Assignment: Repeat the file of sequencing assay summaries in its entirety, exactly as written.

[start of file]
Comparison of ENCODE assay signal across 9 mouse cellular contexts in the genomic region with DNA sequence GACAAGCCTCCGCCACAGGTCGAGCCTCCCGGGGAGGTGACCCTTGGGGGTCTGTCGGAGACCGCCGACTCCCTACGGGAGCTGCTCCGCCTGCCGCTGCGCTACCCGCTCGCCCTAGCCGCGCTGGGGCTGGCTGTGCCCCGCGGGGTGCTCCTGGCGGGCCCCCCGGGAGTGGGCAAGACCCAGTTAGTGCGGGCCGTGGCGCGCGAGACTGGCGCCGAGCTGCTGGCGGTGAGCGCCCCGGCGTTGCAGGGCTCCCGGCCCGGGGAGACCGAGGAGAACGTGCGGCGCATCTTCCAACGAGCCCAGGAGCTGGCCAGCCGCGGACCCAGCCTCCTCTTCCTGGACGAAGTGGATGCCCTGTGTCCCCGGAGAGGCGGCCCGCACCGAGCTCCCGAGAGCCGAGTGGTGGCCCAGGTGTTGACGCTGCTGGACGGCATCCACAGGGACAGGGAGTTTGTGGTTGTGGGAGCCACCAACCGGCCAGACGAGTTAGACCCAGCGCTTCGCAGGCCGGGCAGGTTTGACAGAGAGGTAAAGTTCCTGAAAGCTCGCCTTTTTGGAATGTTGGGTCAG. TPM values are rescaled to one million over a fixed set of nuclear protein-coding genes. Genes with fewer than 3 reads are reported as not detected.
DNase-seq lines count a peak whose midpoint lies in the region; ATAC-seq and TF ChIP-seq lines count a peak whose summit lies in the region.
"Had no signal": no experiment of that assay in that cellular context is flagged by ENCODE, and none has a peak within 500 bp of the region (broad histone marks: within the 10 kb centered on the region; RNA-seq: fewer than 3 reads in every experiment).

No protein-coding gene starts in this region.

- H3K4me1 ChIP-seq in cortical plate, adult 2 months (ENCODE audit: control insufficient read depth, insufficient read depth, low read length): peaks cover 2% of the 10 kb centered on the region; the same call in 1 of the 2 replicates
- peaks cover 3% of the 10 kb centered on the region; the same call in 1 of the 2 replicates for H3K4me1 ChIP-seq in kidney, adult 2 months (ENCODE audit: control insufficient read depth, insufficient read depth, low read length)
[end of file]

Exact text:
Comparison of ENCODE assay signal across 9 mouse cellular contexts in the genomic region with DNA sequence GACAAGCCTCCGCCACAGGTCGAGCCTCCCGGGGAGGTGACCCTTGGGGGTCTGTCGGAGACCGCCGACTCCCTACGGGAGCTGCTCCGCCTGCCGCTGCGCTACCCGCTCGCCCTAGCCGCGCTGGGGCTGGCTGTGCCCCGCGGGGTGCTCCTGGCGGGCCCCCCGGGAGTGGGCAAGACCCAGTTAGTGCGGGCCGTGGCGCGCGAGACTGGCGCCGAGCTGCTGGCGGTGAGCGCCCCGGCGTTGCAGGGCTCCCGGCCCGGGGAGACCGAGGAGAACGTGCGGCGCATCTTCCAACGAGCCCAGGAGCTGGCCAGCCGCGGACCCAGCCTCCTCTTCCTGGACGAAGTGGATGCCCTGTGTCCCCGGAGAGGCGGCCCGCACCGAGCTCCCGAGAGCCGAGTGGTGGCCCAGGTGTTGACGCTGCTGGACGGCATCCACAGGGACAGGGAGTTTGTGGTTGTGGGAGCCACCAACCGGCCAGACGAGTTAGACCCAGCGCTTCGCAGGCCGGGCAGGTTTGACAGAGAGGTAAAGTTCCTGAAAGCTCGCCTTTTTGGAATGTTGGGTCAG. TPM values are rescaled to one million over a fixed set of nuclear protein-coding genes. Genes with fewer than 3 reads are reported as not detected.
DNase-seq lines count a peak whose midpoint lies in the region; ATAC-seq and TF ChIP-seq lines count a peak whose summit lies in the region.
"Had no signal": no experiment of that assay in that cellular context is flagged by ENCODE, and none has a peak within 500 bp of the region (broad histone marks: within the 10 kb centered on the region; RNA-seq: fewer than 3 reads in every experiment).

No protein-coding gene starts in this region.

- H3K4me1 ChIP-seq in cortical plate, adult 2 months (ENCODE audit: control insufficient read depth, insufficient read depth, low read length): peaks cover 2% of the 10 kb centered on the region; the same call in 1 of the 2 replicates
- peaks cover 3% of the 10 kb centered on the region; the same call in 1 of the 2 replicates for H3K4me1 ChIP-seq in kidney, adult 2 months (ENCODE audit: control insufficient read depth, insufficient read depth, low read length)